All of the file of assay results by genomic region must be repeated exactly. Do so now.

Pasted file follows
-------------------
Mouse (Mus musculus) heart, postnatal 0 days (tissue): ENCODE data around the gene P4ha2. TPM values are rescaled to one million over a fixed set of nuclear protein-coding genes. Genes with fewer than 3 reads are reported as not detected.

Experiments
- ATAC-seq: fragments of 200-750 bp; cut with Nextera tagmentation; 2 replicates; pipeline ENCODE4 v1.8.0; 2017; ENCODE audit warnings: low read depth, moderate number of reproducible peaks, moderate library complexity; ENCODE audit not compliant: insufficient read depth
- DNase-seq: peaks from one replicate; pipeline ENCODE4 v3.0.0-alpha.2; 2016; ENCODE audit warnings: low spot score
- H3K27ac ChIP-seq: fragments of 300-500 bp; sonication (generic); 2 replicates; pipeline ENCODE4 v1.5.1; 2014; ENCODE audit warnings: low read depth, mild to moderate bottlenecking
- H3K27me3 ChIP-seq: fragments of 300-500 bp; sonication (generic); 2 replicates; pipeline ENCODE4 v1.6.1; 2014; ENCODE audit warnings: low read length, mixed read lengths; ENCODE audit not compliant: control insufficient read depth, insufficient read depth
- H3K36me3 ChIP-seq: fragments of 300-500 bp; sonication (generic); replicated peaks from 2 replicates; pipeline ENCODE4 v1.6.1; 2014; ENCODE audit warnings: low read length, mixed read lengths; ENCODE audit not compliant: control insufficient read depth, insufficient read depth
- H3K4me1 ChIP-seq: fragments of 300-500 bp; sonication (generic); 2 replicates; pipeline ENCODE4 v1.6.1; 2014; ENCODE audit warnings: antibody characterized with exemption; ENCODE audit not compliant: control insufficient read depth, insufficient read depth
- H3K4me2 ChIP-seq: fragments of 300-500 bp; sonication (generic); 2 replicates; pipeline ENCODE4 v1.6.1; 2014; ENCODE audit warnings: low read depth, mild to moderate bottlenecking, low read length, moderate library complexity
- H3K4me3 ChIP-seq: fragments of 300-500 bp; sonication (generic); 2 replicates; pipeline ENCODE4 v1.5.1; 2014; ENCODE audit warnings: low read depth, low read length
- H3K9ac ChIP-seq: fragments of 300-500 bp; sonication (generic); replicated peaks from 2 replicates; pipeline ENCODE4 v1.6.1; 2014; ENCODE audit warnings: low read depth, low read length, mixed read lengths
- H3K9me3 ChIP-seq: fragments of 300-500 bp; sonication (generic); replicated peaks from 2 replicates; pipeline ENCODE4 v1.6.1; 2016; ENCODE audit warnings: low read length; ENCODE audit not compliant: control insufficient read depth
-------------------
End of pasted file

Mouse (Mus musculus) heart, postnatal 0 days (tissue): ENCODE data around the gene P4ha2. TPM values are rescaled to one million over a fixed set of nuclear protein-coding genes. Genes with fewer than 3 reads are reported as not detected.

Experiments
- ATAC-seq: fragments of 200-750 bp; cut with Nextera tagmentation; 2 replicates; pipeline ENCODE4 v1.8.0; 2017; ENCODE audit warnings: low read depth, moderate number of reproducible peaks, moderate library complexity; ENCODE audit not compliant: insufficient read depth
- DNase-seq: peaks from one replicate; pipeline ENCODE4 v3.0.0-alpha.2; 2016; ENCODE audit warnings: low spot score
- H3K27ac ChIP-seq: fragments of 300-500 bp; sonication (generic); 2 replicates; pipeline ENCODE4 v1.5.1; 2014; ENCODE audit warnings: low read depth, mild to moderate bottlenecking
- H3K27me3 ChIP-seq: fragments of 300-500 bp; sonication (generic); 2 replicates; pipeline ENCODE4 v1.6.1; 2014; ENCODE audit warnings: low read length, mixed read lengths; ENCODE audit not compliant: control insufficient read depth, insufficient read depth
- H3K36me3 ChIP-seq: fragments of 300-500 bp; sonication (generic); replicated peaks from 2 replicates; pipeline ENCODE4 v1.6.1; 2014; ENCODE audit warnings: low read length, mixed read lengths; ENCODE audit not compliant: control insufficient read depth, insufficient read depth
- H3K4me1 ChIP-seq: fragments of 300-500 bp; sonication (generic); 2 replicates; pipeline ENCODE4 v1.6.1; 2014; ENCODE audit warnings: antibody characterized with exemption; ENCODE audit not compliant: control insufficient read depth, insufficient read depth
- H3K4me2 ChIP-seq: fragments of 300-500 bp; sonication (generic); 2 replicates; pipeline ENCODE4 v1.6.1; 2014; ENCODE audit warnings: low read depth, mild to moderate bottlenecking, low read length, moderate library complexity
- H3K4me3 ChIP-seq: fragments of 300-500 bp; sonication (generic); 2 replicates; pipeline ENCODE4 v1.5.1; 2014; ENCODE audit warnings: low read depth, low read length
- H3K9ac ChIP-seq: fragments of 300-500 bp; sonication (generic); replicated peaks from 2 replicates; pipeline ENCODE4 v1.6.1; 2014; ENCODE audit warnings: low read depth, low read length, mixed read lengths
- H3K9me3 ChIP-seq: fragments of 300-500 bp; sonication (generic); replicated peaks from 2 replicates; pipeline ENCODE4 v1.6.1; 2016; ENCODE audit warnings: low read length; ENCODE audit not compliant: control insufficient read depth